The latest study, published in the journal Environmental Health, examined emissions of certain chemicals at fracking sites in Arkansas, Colorado, Pennsylvania, Ohio and Wyoming.
What they found is deeply worrying but also fits into a growing list of scientific evidence which is revealing just how dangerous fracking is. For more on this see previous blogs on the issue on the site.
This new research reveals the fracking wells are emitting “dangerous” levels of cancer-causing chemicals, such as benzene into the air.
Levels of benzene taken by local residents for the survey recorded concentrations some 35 to 770,000 times greater than normal concentrations. Or put another way they were 33 times the concentrations found in the air at a gas station when you are filling your car.
“I was amazed,” argues the lead author of the study, Dr. David Carpenter, the director of the Institute for Health and the Environment at the University at Albany-State University.
“Five orders of magnitude over federal limits for benzene at one site – that’s just incredible. You could practically just light a match and have an explosion with that concentration. It’s an indication of how leaky these systems are.”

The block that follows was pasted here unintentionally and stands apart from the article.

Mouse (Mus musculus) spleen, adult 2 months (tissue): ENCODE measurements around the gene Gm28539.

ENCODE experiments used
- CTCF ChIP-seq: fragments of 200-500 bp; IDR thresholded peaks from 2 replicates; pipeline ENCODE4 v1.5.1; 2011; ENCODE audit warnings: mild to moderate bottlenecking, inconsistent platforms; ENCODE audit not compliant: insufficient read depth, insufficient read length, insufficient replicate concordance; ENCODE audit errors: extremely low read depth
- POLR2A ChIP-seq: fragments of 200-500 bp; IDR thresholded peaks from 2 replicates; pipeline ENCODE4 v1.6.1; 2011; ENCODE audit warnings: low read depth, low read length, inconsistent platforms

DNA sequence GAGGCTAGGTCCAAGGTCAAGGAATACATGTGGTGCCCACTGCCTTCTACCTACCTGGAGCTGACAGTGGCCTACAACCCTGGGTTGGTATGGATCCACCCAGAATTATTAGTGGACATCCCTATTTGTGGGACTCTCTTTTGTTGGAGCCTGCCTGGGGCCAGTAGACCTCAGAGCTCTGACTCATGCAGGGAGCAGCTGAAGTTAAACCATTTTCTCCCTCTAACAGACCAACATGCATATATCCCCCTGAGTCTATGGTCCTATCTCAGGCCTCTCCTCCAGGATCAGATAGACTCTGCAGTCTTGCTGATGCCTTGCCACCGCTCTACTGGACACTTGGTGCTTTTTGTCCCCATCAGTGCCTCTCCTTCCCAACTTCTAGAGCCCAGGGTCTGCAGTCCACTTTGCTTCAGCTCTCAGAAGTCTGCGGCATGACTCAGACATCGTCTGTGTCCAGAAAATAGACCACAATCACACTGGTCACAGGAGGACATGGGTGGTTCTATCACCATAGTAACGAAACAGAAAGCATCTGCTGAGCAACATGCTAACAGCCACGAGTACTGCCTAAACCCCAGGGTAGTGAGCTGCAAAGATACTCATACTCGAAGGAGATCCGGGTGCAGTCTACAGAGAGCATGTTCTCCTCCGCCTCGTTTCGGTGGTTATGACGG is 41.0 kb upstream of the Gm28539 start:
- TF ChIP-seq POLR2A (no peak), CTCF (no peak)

Carpenter argues the research reveals a “significant public health risk,” and warns about the potential for fracking to cause cancer. “Cancer has a long latency, so you’re not seeing an elevation in cancer in these communities. But five, 10, 15 years from now, elevation in cancer is almost certain to happen,” he says.
It is not just benzene that is the problem though. In all eight poisonous chemicals were found at levels which exceeded recommended limits. “The way fracking’s being done in these five states, it’s not being done safely,” Carpenter says.
Levels of formaldehyde – another carcinogen – were 30 to 240 times greater than normal, which the study argues is “more than twice the formaldehyde concentration that occurs in rooms where medical students are dissecting human cadavers, and where most students report respiratory irritation.”
In addition, hydrogen sulfide levels were 90 to 60,000 times higher than normal, which is enough to cause eye and respiratory irritation.
Some of the samples were collected by local residents. One such resident in Arkansas, April Lane said: “Almost all of us who took air samples reported health symptoms while sampling, including headaches; dizziness or lightheadedness; irritated, burning, or running nose; nausea; and sore or irritated throat”.
Another person who participated was Deb Thomas, of Clark, Wyoming, who contends that “We have serious health conditions; livestock and pets are sick and dying; property values have already plummeted.”
“Fighting to protect what’s left of our communities has become a way of life”, says Thomas. “This industry isn’t just fracking for oil and gas…it’s fracturing communities and lives.”